2018 Authors and Artists
Molly McCully Brown
Molly McCully Brown is the author of The Virginia State Colony For Epileptics and Feebleminded (Persea Books, 2017), which won the 2016 Lexi Rudnitsky First Book Prize. Raised in rural Virginia, she is a graduate of Bard College at Simon’s Rock, Stanford University, and the University of Mississippi, where she received her MFA in poetry.
Her poems and essays have appeared or are forthcoming in Gulf Coast, Ninth Letter, Pleiades, Kenyon Review, Image, Colorado Review, TriQuarterly Online, The Rumpus, Meridian, and elsewhere. She’s been the recipient of fellowships and scholarships from the Civitella Ranieri foundation, the Sewanee Writers’ Conference, and the University of Mississippi, where she was a John and Renée Grisham fellow.
Beginning in September 2017, she will be the inaugural Jeff Baskin Writers Fellow at The Oxford American magazine. She is at work on a collection of essays about disability, poetry, religion, and the American South that explores the relationship between the body and that intangible other we sometimes call the soul.
To learn more about Brown, visit her website https://mollymccullybrown.com/.
Nicholas Galanin (Tlingit/Unangax̂) is a multidisciplinary artist whose work offers perspective rooted in connection to land and an intentionally broad engagement with contemporary culture. For over a decade, Galanin has been embedding incisive observation into his work, investigating and expanding intersections of culture and concept in form, image and sound. Galanin's works embody critical thought. They are vessels of knowledge, culture and technology - inherently political, generous, unflinching, and poetic.
Galanin’s concepts determine his materials and processes. His practice is expansive and includes numerous collaborations with visual and recording artists, including an ongoing collaboration with his brother and fellow artist Jerrod Galanin, under the moniker Leonard Getinthecar. He is a member of two artist collectives: Black Constellation and Winter Count.
The substance and execution of his work engages past, present and future. Through two- and three-dimensional works, and time-based media, Galanin encourages reflection on cultural amnesia that actively obscures collective memory and acquisition of knowledge. Galanin creates sounds moving in time and animals fixed in space. Splintering apart replica carvings, he destroys the outputs of commodified culture, rearranging the pieces to reflect its nefarious effects. He creates petroglyphs in sidewalks and coastal rock, masks cut from books, ceramic arrows in flight, and repurposes handcuffs, which he engraves, formerly used to remove Indigenous children from their families, naming them children’s bracelets.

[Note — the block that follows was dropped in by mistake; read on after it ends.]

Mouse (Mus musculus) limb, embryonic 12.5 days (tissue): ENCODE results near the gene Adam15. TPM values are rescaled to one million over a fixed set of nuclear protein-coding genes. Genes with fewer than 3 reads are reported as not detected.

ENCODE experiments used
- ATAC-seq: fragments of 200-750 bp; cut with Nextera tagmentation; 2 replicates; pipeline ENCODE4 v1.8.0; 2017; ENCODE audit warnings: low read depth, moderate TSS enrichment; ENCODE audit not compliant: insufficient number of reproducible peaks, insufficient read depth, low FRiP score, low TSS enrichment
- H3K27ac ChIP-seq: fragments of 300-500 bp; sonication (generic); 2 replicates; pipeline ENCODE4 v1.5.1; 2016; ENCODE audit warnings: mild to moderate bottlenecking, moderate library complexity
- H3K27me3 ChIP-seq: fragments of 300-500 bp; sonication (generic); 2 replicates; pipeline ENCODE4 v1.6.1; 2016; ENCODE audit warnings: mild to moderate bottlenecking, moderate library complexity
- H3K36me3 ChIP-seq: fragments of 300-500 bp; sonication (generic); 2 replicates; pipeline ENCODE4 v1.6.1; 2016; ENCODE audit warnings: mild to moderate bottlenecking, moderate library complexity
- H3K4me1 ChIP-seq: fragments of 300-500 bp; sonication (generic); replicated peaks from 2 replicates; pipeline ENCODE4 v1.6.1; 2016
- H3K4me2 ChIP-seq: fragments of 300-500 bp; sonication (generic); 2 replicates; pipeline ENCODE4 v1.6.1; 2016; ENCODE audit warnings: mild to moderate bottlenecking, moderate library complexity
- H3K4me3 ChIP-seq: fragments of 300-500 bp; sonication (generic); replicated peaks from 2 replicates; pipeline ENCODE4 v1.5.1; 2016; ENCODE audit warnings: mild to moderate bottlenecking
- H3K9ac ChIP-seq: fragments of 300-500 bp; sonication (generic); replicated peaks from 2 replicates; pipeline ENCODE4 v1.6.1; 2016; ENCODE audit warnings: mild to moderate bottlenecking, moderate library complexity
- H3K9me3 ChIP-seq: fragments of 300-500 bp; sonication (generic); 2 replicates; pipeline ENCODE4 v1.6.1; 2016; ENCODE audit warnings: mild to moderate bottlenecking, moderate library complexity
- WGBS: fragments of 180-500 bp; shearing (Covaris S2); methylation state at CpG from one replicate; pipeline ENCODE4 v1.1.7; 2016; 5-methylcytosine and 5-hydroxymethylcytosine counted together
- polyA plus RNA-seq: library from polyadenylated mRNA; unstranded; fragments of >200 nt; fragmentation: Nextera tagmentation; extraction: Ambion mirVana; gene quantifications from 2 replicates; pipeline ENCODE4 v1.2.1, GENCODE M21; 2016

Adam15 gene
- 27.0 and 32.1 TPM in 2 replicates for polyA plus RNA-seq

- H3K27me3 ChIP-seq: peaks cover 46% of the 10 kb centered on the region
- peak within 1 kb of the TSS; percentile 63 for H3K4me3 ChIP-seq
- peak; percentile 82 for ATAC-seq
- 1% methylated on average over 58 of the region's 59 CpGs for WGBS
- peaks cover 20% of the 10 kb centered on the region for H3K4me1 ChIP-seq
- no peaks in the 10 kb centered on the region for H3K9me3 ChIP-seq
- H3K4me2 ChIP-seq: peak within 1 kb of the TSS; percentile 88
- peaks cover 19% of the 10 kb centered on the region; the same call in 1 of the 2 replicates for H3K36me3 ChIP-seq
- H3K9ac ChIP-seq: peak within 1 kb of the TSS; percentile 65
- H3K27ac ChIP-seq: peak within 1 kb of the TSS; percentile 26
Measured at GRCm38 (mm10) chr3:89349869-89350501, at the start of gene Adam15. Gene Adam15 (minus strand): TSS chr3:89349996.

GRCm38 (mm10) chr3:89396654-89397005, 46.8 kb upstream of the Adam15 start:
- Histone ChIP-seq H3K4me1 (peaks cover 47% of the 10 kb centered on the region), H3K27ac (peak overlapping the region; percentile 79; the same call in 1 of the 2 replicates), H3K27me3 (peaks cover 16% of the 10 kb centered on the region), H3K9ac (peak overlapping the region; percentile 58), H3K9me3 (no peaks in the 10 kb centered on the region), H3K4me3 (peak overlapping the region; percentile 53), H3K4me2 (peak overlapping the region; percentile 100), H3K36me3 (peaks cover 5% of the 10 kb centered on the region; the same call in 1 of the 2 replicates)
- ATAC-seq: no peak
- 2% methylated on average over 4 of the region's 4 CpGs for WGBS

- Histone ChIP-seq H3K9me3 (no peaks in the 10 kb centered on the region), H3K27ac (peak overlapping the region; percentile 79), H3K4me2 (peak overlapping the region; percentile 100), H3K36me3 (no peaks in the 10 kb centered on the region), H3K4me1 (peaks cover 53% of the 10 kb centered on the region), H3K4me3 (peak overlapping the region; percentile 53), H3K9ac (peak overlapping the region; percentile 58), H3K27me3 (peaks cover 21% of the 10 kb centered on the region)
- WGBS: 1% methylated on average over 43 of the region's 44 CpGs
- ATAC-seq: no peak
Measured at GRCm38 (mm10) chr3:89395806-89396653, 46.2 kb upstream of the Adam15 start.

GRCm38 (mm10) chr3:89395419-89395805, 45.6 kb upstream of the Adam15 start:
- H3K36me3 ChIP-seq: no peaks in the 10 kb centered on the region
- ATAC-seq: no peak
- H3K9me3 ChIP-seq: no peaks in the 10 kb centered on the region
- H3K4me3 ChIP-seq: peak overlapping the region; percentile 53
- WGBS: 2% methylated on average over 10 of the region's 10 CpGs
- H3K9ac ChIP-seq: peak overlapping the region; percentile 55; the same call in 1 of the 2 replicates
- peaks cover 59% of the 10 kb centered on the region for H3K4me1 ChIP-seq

Galanin has apprenticed with master carvers and jewelers. He earned his BFA at London Guildhall University in Jewelry Design, and his MFA in Indigenous Visual Arts at Massey University in New Zealand. Nicholas Galanin lives and works in Sitka, Alaska.
To learn more about Galanin and view work, visit his website http://galan.in/
After half a decade of research, Grann’s new book, Killers of the Flower Moon: The Osage Murders and the Birth of the FBI, follows the murders of Osage Native Americans after striking oil in 1920s Oklahoma. Debuting at #3 on The New York Times nonfiction bestsellers list, Killers of the Flower Moon has received rave reviews. The Washington Post called it “wildly entertaining” and Booklist described it as “a chilling tale of unfettered greed, cruel prejudice and corrupted justice.”
His first book, The Lost City of Z: A Tale of Deadly Obsession in the Amazon, became a #1 New York Times bestseller and has been translated into more than 25 languages. The book interweaves the story of the legendary British explorer Percy Fawcett’s 1925 quest to find a fabled civilization and Grann’s own attempt to follow Fawcett’s elusive trail and solve “one of the greatest mysteries of the twentieth century.”
The 2017 film adaptation, directed by James Gray and starring Charlie Hunnam, is a dramatic portrayal of Fawcett’s expedition through the Amazon. Called “mesmerizing” by The New York Times and “a mysterious, enthralling masterpiece” by The Atlantic, The Lost City of Z saw the return of Grann’s book to the Times bestseller list eight years after its original release.
Known for his compelling and irresistible stories, Grann has been called “The man Hollywood can’t stop reading.” The film version of his New Yorker article, “True Crimes,” starring Jim Carrey, will be released in 2017. The movie based on Grann's story, “The Old Man & The Gun,” is currently in production, starring Casey Affleck and Robert Redford. And there was a bidding war for the film rights to Killers of the Flower Moon, with a screenplay in the works by Oscar winner Eric Roth.
Grann’s second book, The Devil and Sherlock Holmes, contains many of his New Yorker stories and was named by Men’s Journal one of the best true-crime books ever written. One particular story, “Trial by Fire,” won a George Polk award for outstanding journalism and a Silver Gavel award for fostering the public’s understanding of the justice system. It was also cited by U.S. Supreme Court Justice Stephen Breyer about the constitutionality of the death penalty.
Before joining The New Yorker in 2003, Grann was a senior editor at The New Republic and the executive editor of The Hill. His work has appeared in the New York Times Magazine, The Atlantic, and The Washington Post.